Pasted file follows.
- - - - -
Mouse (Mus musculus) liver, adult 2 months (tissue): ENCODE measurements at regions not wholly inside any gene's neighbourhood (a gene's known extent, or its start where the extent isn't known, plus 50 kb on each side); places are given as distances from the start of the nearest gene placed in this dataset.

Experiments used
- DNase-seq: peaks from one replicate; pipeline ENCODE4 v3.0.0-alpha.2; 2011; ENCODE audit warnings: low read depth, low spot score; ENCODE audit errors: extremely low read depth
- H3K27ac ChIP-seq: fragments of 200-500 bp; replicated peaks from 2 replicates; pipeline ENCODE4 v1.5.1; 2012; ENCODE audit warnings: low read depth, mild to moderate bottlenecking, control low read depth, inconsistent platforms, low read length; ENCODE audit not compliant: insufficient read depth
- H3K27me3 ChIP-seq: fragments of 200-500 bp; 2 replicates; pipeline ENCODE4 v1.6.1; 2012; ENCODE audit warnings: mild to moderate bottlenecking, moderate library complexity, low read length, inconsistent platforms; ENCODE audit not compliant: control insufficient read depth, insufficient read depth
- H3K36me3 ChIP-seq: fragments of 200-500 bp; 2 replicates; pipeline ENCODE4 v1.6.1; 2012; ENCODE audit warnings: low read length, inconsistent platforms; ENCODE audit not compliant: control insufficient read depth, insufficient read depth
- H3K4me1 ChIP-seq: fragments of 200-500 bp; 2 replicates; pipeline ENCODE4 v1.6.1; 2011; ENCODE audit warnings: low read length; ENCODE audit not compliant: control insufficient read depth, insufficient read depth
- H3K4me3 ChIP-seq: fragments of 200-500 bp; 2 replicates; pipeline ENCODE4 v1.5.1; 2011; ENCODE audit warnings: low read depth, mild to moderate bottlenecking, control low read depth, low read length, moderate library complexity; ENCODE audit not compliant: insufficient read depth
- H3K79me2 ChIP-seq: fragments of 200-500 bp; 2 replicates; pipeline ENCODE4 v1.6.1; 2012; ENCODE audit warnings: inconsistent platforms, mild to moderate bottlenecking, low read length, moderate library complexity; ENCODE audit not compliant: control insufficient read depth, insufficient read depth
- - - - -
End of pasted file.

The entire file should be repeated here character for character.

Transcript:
Mouse (Mus musculus) liver, adult 2 months (tissue): ENCODE measurements at regions not wholly inside any gene's neighbourhood (a gene's known extent, or its start where the extent isn't known, plus 50 kb on each side); places are given as distances from the start of the nearest gene placed in this dataset.

Experiments used
- DNase-seq: peaks from one replicate; pipeline ENCODE4 v3.0.0-alpha.2; 2011; ENCODE audit warnings: low read depth, low spot score; ENCODE audit errors: extremely low read depth
- H3K27ac ChIP-seq: fragments of 200-500 bp; replicated peaks from 2 replicates; pipeline ENCODE4 v1.5.1; 2012; ENCODE audit warnings: low read depth, mild to moderate bottlenecking, control low read depth, inconsistent platforms, low read length; ENCODE audit not compliant: insufficient read depth
- H3K27me3 ChIP-seq: fragments of 200-500 bp; 2 replicates; pipeline ENCODE4 v1.6.1; 2012; ENCODE audit warnings: mild to moderate bottlenecking, moderate library complexity, low read length, inconsistent platforms; ENCODE audit not compliant: control insufficient read depth, insufficient read depth
- H3K36me3 ChIP-seq: fragments of 200-500 bp; 2 replicates; pipeline ENCODE4 v1.6.1; 2012; ENCODE audit warnings: low read length, inconsistent platforms; ENCODE audit not compliant: control insufficient read depth, insufficient read depth
- H3K4me1 ChIP-seq: fragments of 200-500 bp; 2 replicates; pipeline ENCODE4 v1.6.1; 2011; ENCODE audit warnings: low read length; ENCODE audit not compliant: control insufficient read depth, insufficient read depth
- H3K4me3 ChIP-seq: fragments of 200-500 bp; 2 replicates; pipeline ENCODE4 v1.5.1; 2011; ENCODE audit warnings: low read depth, mild to moderate bottlenecking, control low read depth, low read length, moderate library complexity; ENCODE audit not compliant: insufficient read depth
- H3K79me2 ChIP-seq: fragments of 200-500 bp; 2 replicates; pipeline ENCODE4 v1.6.1; 2012; ENCODE audit warnings: inconsistent platforms, mild to moderate bottlenecking, low read length, moderate library complexity; ENCODE audit not compliant: control insufficient read depth, insufficient read depth